IRS may have issued nearly $6 billion in fake education credits in 2012

'We simply do not have enough resources to audit every questionable credit'

The Internal Revenue Service (IRS) issued $5.6 billion in possibly fraudulent education tax credits to 3.6 million taxpayers in 2012, accounting for more than 25% of all credited funds claimed that year, according to a new report by the agency's inspector general.

Although most of the education credits were given to students, the IRS never received a tuition statement from their schools. Some of the students did not take enough classes to be eligible while others attended institutions that were ineligible.

There are two main education tax credits:

  • The American Opportunity Tax Credit provides $2,500 per year toward tuition and other expenses. It can only go to students who are in a degree program, and only for four years.
  • The Lifetime Learning Credit is 20% of tuition and education expenses—up to $2,000. Students may claim this for an unlimited number of years, and they do not need to be in a degree program.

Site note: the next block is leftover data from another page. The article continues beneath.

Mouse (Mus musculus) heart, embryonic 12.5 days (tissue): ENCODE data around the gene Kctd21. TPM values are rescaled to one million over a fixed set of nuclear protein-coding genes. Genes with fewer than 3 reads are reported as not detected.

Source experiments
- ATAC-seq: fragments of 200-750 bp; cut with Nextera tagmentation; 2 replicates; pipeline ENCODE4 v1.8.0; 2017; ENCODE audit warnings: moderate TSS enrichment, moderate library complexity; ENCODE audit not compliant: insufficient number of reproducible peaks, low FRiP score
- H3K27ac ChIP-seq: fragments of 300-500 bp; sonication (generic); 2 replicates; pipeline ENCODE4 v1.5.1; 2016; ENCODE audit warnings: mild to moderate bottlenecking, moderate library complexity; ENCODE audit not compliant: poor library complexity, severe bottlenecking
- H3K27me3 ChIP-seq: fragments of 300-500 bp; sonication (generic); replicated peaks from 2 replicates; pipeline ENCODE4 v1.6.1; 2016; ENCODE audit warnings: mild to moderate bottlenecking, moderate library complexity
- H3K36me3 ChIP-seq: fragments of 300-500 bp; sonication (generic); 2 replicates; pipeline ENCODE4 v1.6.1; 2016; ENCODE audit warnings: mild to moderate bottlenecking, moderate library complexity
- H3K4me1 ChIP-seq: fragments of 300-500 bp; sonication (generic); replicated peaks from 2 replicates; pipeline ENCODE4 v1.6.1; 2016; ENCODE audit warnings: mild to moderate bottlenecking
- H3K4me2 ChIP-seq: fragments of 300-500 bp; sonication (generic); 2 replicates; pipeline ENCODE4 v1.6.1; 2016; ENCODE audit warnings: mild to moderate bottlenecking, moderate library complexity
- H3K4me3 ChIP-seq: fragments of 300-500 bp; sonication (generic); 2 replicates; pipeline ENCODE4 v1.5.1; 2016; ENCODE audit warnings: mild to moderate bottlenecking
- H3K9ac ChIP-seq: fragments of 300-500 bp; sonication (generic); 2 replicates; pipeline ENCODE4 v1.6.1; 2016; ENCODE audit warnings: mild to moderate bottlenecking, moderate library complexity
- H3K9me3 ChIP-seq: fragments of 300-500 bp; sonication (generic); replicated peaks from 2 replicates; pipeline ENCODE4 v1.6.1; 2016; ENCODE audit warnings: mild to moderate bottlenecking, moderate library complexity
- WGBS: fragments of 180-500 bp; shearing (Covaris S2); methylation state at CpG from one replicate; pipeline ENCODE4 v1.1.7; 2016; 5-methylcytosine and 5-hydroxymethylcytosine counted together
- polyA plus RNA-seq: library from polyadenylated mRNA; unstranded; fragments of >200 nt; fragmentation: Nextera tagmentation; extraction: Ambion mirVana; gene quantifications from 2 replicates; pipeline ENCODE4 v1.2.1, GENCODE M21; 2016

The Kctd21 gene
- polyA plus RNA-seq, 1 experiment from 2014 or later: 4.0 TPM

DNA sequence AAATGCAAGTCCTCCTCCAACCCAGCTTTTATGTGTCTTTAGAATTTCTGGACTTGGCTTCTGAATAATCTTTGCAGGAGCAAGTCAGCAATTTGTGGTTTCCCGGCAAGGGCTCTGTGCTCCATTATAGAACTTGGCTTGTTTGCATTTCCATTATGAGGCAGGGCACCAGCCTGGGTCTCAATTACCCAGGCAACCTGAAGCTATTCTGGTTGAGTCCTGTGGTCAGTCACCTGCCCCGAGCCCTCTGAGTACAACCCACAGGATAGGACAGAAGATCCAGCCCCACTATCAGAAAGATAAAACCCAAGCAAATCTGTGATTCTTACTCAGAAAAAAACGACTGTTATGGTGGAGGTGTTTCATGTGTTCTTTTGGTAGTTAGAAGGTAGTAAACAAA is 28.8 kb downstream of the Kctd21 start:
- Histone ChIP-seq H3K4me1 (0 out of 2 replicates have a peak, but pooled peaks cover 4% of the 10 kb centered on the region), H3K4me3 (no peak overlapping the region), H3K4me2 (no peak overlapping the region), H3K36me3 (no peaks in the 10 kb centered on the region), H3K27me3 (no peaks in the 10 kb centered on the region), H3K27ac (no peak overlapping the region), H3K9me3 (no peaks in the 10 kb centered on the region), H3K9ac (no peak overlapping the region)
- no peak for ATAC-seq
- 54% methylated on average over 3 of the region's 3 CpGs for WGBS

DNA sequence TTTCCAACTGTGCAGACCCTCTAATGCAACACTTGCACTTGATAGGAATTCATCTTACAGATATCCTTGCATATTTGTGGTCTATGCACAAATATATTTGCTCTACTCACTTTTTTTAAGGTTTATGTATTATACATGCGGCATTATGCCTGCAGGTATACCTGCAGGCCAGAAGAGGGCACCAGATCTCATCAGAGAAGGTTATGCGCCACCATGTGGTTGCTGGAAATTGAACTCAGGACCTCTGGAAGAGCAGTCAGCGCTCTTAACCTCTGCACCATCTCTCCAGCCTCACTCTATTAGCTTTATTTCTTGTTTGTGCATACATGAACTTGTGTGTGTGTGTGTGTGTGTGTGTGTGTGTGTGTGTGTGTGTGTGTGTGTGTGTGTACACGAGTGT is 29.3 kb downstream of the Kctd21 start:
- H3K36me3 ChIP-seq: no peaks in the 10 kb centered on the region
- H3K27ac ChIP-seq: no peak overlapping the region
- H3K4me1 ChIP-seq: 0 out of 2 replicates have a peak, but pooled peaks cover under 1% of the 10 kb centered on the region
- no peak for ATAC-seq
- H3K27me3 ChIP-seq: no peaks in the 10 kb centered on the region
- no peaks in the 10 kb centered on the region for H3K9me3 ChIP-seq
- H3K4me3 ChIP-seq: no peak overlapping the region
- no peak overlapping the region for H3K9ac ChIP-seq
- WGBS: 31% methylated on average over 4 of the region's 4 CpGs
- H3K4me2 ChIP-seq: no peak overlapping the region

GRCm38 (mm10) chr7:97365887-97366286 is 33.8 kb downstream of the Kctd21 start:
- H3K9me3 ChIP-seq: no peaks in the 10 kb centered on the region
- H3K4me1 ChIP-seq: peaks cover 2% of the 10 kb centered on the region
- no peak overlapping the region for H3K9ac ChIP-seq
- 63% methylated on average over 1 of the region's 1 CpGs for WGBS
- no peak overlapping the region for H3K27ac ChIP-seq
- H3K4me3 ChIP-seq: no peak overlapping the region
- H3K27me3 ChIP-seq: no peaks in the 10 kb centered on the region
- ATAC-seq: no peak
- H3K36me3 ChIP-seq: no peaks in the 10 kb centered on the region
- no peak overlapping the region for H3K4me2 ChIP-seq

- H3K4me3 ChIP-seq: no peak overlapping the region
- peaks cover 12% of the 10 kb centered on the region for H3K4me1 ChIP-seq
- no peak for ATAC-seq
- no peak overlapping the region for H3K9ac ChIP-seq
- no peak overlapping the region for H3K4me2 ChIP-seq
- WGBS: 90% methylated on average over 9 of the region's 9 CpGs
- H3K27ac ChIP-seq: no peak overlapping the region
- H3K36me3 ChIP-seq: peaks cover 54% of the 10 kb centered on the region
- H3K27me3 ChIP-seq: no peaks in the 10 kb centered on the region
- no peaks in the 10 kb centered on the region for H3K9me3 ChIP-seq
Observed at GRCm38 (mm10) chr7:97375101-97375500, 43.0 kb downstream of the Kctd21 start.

The agency "still does not have effective processes to identify erroneous claims" for these credits, says J. Russell George, the Treasury's inspector general for tax administration.

The IRS has improved efforts since 2010, when it issued $3.2 billion in potentially bogus education credits but still has not addressed all deficiencies George identified in a 2011 report.

IRS officials say Congress can help by:

  • Streamlining education tax credits;
  • Restoring budget cuts to the agency; and
  • Giving them more ways to confirm student eligibility.

"We simply do not have enough resources to audit every questionable credit," says a statement from the agency. The statement also notes the dollar estimates are likely overstated, but that the agency "believes more can be done in this area and will continue working with Congress and (the IG) to make improvements" (Chicago Tribune, 5/4).

The takeaway: A new report from the IRS inspector general says $5.6 billion in bogus education credits, and the agency says it needs more resources to improve its auditing process.


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